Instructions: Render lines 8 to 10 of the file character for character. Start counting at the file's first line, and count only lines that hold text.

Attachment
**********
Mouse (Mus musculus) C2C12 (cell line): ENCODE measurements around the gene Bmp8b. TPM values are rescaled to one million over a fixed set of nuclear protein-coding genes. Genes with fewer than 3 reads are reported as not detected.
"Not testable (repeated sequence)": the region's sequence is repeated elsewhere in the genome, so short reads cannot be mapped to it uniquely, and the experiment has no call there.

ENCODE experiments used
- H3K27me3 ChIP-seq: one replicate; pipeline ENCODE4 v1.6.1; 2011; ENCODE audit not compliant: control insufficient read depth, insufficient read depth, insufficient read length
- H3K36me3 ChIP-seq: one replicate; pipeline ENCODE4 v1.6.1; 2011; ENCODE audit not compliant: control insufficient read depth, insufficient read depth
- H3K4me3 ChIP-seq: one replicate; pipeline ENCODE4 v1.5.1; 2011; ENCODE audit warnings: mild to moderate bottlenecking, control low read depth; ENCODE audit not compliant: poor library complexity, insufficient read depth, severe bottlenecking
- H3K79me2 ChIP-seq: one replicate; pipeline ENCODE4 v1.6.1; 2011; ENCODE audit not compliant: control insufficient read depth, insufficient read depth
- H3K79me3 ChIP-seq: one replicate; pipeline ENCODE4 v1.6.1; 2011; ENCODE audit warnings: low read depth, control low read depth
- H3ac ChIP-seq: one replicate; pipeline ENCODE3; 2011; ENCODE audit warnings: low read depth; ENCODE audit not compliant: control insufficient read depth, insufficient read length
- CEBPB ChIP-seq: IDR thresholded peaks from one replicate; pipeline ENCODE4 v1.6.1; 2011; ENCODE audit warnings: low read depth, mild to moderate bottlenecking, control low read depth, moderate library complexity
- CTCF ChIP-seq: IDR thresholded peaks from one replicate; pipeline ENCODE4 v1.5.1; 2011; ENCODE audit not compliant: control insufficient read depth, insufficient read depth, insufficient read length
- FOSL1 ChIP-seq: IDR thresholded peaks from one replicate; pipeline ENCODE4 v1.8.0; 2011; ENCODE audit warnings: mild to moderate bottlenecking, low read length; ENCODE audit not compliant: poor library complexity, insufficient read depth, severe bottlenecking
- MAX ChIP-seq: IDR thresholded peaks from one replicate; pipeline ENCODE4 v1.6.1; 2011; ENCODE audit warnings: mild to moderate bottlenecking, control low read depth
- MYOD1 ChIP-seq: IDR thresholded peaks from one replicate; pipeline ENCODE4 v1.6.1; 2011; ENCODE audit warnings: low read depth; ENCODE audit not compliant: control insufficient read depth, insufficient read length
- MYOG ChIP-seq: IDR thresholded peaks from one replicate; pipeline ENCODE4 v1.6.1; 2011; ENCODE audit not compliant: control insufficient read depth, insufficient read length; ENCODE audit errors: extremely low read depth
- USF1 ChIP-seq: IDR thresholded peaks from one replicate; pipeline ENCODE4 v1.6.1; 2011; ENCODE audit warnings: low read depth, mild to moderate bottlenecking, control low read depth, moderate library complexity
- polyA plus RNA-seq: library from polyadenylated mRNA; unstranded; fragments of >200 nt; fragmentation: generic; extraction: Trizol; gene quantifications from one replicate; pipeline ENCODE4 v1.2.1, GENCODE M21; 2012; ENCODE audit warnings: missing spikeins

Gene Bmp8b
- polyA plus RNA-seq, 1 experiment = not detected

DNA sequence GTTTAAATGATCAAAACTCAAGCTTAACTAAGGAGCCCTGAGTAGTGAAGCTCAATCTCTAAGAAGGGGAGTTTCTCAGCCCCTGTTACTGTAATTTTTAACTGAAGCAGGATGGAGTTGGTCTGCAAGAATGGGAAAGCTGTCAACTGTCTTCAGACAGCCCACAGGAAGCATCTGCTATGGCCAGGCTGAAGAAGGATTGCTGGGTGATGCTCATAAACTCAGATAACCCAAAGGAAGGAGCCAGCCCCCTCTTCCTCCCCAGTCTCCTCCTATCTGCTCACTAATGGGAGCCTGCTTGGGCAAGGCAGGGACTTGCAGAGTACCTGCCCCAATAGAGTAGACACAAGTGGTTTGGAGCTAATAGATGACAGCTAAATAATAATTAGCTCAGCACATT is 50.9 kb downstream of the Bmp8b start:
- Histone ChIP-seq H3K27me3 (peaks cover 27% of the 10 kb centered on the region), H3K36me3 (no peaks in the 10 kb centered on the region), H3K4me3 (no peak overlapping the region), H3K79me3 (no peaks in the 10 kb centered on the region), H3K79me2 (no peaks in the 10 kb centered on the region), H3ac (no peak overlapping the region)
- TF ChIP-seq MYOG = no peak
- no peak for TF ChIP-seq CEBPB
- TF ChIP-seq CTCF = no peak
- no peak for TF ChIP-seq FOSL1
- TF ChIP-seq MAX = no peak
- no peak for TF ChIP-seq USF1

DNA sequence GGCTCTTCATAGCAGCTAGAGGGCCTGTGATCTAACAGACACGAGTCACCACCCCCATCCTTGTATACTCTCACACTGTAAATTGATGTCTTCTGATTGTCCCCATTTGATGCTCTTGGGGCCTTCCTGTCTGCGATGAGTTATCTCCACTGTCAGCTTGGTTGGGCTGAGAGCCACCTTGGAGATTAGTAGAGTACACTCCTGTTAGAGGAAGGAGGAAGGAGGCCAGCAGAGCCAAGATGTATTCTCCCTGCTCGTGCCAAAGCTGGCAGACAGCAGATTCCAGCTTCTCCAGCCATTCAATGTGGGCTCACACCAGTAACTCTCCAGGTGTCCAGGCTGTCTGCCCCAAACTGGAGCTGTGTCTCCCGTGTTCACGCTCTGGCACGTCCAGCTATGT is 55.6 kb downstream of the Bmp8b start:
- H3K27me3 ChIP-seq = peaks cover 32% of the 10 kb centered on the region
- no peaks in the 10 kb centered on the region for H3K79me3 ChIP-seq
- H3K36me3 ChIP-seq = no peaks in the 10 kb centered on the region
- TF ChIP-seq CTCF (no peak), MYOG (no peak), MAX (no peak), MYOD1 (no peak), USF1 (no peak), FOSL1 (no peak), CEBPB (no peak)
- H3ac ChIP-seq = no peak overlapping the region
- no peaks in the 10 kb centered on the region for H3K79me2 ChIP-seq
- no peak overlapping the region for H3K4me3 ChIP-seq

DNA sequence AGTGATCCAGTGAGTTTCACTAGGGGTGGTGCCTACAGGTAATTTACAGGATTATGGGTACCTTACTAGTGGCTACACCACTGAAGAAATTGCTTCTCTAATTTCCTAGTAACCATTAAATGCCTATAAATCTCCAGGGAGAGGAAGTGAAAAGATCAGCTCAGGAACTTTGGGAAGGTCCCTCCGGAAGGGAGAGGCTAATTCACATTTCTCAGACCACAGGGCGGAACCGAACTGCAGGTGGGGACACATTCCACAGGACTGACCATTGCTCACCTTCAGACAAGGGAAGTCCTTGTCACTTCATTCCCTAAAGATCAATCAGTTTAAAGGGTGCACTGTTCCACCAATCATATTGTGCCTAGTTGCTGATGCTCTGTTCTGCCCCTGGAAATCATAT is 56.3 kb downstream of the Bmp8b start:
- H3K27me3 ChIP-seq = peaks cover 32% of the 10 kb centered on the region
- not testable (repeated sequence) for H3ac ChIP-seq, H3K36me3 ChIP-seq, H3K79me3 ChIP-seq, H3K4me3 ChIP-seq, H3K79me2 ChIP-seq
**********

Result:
- H3K79me3 ChIP-seq: one replicate; pipeline ENCODE4 v1.6.1; 2011; ENCODE audit warnings: low read depth, control low read depth
- H3ac ChIP-seq: one replicate; pipeline ENCODE3; 2011; ENCODE audit warnings: low read depth; ENCODE audit not compliant: control insufficient read depth, insufficient read length
- CEBPB ChIP-seq: IDR thresholded peaks from one replicate; pipeline ENCODE4 v1.6.1; 2011; ENCODE audit warnings: low read depth, mild to moderate bottlenecking, control low read depth, moderate library complexity